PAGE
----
Two live, oral vaccines recommended by the World Health Organization (WHO) for childhood immunizations are oral rotavirus vaccines (ORV) and oral poliovirus vaccines (OPV). Both vaccines are implemented in the immunization programs of many middle and low income countries and are co-administered for programmatic reasons. Several studies have documented a significantly diminished immune response and vaccine take to ORV when OPV is co-administered, although there is limited interference of ORV on OPV vaccine response. There is limited data on interactions between the 2 vaccines in vitro and the mechanisms by which OPV interferes with ORV remain unknown. In this new grant application, we aim to identify: (i) how ORV and OPV co-infect and co-replicate in pediatric gastrointestinal epithelium, (ii) what innate immune effectors are produced in response to infections with both vaccines individually and together, and (iii) how these innate responses affect the replication of ORV and OPV. We hypothesize that innate intestinal epithelia cell responses to OPV and co-infection of two enteric vaccines in the pediatric gastrointestinal epithelium will reduce the replication of ORV and this factor contributes to the diminished immune response to ORV. We will use a biologically and physiologically relevant model of the human gastrointestinal epithelium called human intestinal enteroids (HIEs) for assessment of interactions and innate immune responses to OPV and ORV. HIE cultures developed from pediatric small intestinal biopsies will be used for infection with ORV and OPV strains that are currently being administered to children worldwide. Data generated from these studies will therefore be of direct relevance to the vaccines being studied and in age-groups where they are utilized. As investigators with expertise in epidemiology and field studies of enteric infections and vaccines, molecular virology and viral pathogenesis of poliovirus and rotavirus and in HIE culture, we will utilize the novel HIE technology to address a question of fundamental public health importance. The proposed study is designed to address both a co- infection effect that occurs when the vaccines are co-administered, and a prior-dose effect of OPV. The latter mimics the administration of a birth dose of OPV in many at-risk countries resulting in extended OPV shedding, possibly up to when a dose of ORV and OPV are co-administered. The establishment of a co-infection model for OPV and ORV interaction in pediatric human HIEs is critical to (i) gain mechanistic insights into vaccine virus interactions and innate immunity to live, attenuated vaccines in the gastrointestinal epithelium, (ii) develop physiologically relevant pre-clinical systems for evaluation of interventions to improve vaccine response before large, expensive clinical studies are carried out, and (iii) establish a platform that can be applied for assessment of interactions between vaccines and/or other enteric agents of clinical relevance.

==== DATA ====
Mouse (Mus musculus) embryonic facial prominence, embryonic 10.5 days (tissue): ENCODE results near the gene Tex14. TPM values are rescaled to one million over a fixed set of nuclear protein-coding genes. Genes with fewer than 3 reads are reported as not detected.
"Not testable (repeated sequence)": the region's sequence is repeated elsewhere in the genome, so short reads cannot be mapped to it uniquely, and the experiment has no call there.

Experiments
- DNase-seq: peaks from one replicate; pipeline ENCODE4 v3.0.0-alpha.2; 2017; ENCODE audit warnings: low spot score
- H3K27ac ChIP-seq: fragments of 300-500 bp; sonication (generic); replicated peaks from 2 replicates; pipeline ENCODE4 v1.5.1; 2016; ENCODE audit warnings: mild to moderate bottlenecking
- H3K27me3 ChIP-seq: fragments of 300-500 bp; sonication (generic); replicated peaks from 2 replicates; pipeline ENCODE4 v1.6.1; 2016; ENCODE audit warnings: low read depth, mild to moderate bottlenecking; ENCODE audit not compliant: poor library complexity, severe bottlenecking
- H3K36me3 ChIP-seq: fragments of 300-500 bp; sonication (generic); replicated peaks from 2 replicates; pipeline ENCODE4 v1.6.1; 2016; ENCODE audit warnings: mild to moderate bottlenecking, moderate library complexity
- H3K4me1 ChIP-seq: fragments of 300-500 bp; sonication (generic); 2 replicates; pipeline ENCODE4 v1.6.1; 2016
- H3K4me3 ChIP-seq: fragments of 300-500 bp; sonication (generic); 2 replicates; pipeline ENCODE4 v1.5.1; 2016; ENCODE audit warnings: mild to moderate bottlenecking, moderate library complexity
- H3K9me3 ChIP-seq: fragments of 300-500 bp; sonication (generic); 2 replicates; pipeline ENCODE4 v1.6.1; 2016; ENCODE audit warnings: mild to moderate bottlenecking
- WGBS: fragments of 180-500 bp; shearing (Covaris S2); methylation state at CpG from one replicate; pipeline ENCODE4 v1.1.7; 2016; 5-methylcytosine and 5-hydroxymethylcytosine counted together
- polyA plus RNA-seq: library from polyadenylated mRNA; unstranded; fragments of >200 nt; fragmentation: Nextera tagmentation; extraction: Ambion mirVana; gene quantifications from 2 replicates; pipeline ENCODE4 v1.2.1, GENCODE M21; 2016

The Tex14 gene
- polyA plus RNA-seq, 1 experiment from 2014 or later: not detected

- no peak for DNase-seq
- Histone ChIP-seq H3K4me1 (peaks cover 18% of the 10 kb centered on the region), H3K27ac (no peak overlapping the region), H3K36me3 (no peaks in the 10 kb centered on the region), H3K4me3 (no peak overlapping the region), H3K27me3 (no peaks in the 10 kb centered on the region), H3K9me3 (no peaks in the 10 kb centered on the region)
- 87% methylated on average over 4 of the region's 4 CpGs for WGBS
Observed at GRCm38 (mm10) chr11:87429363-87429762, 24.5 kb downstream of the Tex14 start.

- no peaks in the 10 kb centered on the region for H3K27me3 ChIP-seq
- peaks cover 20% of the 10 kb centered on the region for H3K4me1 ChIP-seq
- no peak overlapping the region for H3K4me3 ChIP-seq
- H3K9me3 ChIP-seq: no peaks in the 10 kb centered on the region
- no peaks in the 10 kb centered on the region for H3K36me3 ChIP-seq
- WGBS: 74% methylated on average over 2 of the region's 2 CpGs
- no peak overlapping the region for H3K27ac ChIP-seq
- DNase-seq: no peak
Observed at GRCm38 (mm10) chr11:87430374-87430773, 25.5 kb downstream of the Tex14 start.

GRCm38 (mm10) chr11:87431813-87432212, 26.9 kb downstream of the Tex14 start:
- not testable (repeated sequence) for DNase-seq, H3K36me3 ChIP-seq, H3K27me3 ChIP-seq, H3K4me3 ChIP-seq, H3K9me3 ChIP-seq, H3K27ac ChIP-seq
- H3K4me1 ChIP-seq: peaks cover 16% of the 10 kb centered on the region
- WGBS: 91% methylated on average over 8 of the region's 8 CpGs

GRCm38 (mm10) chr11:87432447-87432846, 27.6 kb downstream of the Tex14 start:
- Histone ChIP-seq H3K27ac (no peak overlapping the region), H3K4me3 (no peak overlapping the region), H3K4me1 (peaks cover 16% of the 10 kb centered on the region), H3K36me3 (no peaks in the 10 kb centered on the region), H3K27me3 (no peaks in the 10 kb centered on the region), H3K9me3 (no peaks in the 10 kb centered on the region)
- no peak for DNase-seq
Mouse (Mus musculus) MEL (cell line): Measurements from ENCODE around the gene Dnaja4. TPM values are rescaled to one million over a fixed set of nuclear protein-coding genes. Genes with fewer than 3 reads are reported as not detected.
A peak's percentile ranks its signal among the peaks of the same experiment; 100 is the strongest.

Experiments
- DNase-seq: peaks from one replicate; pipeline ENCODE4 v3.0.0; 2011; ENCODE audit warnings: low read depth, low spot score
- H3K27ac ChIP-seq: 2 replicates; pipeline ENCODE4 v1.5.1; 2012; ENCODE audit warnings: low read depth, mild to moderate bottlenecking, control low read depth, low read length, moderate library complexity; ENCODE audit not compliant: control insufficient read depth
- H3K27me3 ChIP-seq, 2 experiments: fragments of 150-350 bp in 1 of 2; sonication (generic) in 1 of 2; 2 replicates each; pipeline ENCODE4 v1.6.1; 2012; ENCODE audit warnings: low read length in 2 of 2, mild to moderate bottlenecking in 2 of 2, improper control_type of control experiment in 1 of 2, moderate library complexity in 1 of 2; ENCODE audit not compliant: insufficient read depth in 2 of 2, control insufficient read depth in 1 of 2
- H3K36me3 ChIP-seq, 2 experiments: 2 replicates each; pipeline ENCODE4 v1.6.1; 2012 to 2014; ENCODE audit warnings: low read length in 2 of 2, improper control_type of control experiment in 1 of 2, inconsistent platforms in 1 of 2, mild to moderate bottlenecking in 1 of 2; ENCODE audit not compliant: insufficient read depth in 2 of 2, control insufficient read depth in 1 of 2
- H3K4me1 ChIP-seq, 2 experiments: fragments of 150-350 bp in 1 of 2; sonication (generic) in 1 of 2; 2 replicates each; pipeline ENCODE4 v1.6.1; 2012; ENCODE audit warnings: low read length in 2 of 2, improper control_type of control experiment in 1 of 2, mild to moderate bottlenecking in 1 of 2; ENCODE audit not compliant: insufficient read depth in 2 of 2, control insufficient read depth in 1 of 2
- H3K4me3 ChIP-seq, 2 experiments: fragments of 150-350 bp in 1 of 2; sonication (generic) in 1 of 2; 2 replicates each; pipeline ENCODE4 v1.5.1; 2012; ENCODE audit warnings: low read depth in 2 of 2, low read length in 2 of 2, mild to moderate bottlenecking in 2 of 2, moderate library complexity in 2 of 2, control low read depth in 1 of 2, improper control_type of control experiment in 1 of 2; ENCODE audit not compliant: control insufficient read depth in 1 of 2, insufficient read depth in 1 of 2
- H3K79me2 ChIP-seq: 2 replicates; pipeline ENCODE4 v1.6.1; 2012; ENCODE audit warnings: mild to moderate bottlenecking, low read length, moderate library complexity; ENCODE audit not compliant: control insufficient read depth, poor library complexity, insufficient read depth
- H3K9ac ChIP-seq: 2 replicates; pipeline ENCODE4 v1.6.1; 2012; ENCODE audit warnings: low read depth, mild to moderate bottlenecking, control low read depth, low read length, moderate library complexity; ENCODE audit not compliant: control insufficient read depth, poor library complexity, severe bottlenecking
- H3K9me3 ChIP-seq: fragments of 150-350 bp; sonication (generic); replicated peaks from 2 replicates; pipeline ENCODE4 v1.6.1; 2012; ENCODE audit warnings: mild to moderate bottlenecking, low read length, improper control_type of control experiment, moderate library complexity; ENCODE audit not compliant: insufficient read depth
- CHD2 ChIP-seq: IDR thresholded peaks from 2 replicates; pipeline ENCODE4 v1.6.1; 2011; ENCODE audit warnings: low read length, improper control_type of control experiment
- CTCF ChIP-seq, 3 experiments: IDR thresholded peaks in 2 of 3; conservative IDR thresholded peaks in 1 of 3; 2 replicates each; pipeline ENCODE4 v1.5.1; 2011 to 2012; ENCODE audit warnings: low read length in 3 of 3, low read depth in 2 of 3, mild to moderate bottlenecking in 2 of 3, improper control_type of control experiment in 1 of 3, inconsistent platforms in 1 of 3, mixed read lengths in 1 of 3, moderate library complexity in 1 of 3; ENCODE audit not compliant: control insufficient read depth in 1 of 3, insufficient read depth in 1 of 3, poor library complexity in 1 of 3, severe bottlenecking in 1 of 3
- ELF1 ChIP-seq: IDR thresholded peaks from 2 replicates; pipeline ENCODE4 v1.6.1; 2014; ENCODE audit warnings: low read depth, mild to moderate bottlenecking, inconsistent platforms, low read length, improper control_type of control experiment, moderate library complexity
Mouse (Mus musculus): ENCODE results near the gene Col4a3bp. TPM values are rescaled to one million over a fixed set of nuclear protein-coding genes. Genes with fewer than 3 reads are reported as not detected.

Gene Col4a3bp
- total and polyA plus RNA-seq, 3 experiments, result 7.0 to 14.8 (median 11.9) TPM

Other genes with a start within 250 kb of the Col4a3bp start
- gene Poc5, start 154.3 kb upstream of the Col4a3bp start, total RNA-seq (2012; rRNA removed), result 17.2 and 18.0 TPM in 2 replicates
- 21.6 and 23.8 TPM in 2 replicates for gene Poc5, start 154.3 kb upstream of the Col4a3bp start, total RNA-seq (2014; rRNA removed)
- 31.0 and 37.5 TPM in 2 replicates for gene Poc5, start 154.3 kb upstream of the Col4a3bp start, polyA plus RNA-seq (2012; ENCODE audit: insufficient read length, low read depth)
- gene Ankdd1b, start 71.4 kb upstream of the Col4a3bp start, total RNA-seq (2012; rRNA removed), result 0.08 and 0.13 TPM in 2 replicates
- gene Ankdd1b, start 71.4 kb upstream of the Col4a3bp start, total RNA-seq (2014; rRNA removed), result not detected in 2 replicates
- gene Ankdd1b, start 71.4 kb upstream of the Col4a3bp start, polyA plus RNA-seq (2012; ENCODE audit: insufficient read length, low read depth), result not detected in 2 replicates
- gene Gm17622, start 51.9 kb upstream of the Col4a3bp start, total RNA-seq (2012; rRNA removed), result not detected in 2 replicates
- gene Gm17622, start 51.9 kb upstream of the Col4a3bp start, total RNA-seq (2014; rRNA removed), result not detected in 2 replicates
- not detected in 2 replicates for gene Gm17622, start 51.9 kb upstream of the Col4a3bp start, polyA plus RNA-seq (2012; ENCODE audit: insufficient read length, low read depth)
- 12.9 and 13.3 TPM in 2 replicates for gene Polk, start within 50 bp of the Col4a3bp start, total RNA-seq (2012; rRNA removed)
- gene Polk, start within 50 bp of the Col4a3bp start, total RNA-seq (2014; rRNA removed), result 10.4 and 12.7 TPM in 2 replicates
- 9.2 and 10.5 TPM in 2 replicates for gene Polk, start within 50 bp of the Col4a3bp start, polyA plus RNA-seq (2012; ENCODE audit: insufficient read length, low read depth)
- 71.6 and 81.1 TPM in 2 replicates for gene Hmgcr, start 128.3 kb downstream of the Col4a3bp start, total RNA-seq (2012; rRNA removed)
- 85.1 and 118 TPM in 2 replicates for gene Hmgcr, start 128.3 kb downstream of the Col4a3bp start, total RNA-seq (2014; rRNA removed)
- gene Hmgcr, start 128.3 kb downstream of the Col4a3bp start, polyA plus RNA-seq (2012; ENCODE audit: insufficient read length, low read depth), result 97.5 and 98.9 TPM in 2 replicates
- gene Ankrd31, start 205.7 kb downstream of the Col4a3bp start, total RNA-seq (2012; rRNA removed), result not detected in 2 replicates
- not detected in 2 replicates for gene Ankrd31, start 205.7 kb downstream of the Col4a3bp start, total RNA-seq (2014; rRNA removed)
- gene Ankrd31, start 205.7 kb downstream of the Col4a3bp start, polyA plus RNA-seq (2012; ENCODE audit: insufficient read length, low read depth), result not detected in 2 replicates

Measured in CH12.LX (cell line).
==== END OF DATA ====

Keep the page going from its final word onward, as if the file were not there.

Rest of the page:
Live, attenuated oral vaccines to rotavirus and poliovirus are currently recommended by the World Health Organization for childhood immunizations in many countries and are critical for the promotion of child health. That oral poliovirus vaccine interferes with immune response to oral rotavirus vaccines has been established in multiple field studies; yet, the mechanism of interference and how these vaccines interact with one another in the infant gut is unknown. In order to understand the mechanisms of vaccine interference in children and establish a biologically relevant preclinical model for evaluation of interventions to improve vaccine response, we aim to characterize innate immune responses to both vaccines in a new model of pediatric gastrointestinal epithelium and determine how co-infection, co-replication and innate immunity impacts live, oral vaccines.